But then I've also read that Adobe RGB is for the high end professional and it is the superior color space for photography. For example, Yervant Zanazanian (yervant.com) has amazing prints that I've seen in person and at his seminars. He uses The Edge in Australia and they run in Adobe RGB and print on Epsons. The prints are amazing. It simply leads me to think that sRGB is for the consumer end, yet so many online labs in the US work in sRGB.

Is there a US online lab that does online proofing, physical proofs, online orders from my customers and runs strictly in Adobe RGB??

Responses


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Andrew Rodney , Mar 02, 2005; 06:51 p.m.

Response to Searched posts but still no resolve on my questions, does anyone really know?

-->Should I not be working in the Adobe RGB color space because I'm on a PC?

The choice of a working space has nothing to do with the operating system!

-->Or should I say, is it smarter to run at 2.2 6500k sRGB until I transition over to MACs?

The TRC gamma and the white point of the display has NOTHING to do with the TRC gamma and white point of your working space. You can use whatever working space you wish! That being said, Mac users should calibrate the TRC gamma of their displays like their PC brothers (2.2). But again, this has nothing to do with the RGB working space you edit your files in. With a good ICC profile that describes your display, you can work on either platform and produce the same color appearance from the same working space.

-->d strange results with different labs. Either the photo looks like it was printed in sRGB from an embedded Adobe RGB color space or it's always 25% darker in the actual print than on my monitor.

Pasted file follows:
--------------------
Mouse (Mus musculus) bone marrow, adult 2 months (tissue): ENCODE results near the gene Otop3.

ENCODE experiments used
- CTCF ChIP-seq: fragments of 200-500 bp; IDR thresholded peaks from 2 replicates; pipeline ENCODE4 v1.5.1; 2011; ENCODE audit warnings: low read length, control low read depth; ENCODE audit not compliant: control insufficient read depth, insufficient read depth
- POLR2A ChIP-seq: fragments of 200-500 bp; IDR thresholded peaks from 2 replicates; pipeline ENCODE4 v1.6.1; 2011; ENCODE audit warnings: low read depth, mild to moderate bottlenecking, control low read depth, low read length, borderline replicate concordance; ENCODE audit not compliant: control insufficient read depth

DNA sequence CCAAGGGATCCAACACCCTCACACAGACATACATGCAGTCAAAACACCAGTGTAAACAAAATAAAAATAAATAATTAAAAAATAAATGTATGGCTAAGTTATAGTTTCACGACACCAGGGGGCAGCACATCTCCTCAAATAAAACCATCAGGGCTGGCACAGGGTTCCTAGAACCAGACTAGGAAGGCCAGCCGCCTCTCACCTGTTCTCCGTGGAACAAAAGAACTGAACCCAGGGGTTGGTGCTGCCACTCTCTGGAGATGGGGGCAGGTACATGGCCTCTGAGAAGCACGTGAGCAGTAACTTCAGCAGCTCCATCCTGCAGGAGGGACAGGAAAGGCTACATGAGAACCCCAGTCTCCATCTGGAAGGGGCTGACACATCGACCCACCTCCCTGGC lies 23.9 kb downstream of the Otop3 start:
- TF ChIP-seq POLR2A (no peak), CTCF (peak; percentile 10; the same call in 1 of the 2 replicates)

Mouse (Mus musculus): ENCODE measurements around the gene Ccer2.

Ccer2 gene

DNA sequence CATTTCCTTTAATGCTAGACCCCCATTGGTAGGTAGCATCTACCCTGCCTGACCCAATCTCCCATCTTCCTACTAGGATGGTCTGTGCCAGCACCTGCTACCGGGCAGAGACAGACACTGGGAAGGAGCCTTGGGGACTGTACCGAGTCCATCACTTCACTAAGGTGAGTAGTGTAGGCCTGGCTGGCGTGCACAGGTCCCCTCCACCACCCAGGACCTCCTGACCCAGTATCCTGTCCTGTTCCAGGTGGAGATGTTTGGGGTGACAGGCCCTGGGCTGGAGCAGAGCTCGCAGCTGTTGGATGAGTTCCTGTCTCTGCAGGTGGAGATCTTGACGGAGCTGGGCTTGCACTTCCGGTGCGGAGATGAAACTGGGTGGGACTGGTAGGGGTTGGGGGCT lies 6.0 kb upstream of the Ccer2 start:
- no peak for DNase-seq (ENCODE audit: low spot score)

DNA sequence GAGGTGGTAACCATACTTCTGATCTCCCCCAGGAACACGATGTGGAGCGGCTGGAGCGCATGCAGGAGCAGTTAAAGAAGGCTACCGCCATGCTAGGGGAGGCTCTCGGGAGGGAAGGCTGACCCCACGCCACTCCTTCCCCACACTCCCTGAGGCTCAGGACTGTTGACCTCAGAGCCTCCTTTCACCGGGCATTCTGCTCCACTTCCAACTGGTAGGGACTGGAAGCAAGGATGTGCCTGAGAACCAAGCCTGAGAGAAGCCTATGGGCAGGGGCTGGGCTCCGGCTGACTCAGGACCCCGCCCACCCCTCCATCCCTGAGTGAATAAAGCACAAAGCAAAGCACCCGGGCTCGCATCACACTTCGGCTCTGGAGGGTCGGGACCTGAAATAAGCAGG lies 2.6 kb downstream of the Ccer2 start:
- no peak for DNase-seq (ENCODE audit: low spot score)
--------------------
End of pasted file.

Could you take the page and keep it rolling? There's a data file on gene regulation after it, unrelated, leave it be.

The issue was the lab isn't color managed and when they got a file that wasn't in sRGB, their heads exploded. With someone that is working properly with color management, you can hand them data in either sRGB or Adobe RGB and they will properly convert that data to their printer color space (NO output device other then a display can output sRGB).

-->They claim that no matter what color space you submit your photos in (adobe RGB, sRGB) they will properly convert the image so no prior conversion is needed on the photographers end. I was skeptical from the start when I read this, but simply didn't know enough about color management to turn away from their services. Me and my wife prefer to work in Adobe RGB from the camera>photoshop>to print.

You need to have a conversation with them and see if indeed they do use proper color management or simply tell you this. Most Frontier labs want sRGB because they are too lazy to setup the machine to work properly with true output profiles so they want data in sRGB so the system can simply assume that all files are in that color space for the eventual conversion to the print color space. That CAN work but it's not ideal and if they are doing this, giving them a file in Adobe RGB will produce quite unacceptable color output.

-->if I drag an image from the Adobe RGB CRT over to the sRGB LCD...

I seriously doubt you have an Adobe RGB (1998) CRT so you need to clarify what you're referring to. There are about 500 such displays in the entire world (I have one) and they cost more than most cars.